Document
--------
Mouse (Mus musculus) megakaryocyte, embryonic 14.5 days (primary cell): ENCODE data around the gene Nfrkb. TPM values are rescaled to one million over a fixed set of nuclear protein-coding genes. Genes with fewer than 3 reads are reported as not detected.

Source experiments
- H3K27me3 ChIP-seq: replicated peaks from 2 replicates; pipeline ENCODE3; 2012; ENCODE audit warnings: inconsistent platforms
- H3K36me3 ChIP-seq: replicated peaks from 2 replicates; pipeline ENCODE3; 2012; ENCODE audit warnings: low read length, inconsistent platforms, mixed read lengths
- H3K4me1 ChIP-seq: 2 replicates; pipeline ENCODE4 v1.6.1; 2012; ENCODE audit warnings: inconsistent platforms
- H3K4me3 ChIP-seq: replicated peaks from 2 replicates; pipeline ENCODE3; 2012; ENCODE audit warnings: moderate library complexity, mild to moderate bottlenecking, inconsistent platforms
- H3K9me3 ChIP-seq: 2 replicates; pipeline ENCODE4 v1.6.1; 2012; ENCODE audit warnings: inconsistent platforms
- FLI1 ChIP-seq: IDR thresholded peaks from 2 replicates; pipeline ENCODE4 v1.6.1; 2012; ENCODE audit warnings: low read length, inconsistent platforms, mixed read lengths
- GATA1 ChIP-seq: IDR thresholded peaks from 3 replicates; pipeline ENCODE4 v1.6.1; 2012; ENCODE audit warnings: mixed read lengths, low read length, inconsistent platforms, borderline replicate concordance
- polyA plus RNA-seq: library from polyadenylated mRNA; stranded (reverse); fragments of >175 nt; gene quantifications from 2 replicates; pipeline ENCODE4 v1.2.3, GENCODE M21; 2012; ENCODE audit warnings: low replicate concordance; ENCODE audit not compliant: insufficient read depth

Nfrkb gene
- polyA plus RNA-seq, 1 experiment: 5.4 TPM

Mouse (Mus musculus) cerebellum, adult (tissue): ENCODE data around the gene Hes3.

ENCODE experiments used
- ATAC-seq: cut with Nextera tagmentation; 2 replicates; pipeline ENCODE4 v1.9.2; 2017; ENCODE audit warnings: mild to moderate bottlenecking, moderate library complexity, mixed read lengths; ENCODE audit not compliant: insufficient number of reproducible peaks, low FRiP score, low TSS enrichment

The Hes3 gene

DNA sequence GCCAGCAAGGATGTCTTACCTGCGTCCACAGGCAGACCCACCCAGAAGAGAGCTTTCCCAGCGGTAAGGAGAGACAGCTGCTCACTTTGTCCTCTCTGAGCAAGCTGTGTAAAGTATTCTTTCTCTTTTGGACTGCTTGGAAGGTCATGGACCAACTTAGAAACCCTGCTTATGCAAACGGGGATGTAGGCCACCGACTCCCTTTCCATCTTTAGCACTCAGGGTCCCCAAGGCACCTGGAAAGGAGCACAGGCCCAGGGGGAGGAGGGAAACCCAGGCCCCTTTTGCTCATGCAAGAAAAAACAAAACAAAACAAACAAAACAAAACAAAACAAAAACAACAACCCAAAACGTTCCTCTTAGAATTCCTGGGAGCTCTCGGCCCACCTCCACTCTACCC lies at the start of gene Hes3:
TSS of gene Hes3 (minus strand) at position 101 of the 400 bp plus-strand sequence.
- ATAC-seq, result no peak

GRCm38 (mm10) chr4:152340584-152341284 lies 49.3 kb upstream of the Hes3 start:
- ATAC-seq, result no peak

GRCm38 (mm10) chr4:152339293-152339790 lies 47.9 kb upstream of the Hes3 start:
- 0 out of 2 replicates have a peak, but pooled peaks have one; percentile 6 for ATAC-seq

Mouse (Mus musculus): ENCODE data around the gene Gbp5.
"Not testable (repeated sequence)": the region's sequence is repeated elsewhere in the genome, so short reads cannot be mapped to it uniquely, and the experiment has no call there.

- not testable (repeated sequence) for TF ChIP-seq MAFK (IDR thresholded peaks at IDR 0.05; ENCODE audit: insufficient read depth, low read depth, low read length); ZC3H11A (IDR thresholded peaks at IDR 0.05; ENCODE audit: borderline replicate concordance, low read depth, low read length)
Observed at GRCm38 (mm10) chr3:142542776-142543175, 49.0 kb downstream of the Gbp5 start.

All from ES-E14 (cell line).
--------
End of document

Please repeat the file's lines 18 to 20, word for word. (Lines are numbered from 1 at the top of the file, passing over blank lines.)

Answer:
TSS of gene Hes3 (minus strand) at position 101 of the 400 bp plus-strand sequence.
- ATAC-seq, result no peak

GRCm38 (mm10) chr4:152340584-152341284 lies 49.3 kb upstream of the Hes3 start: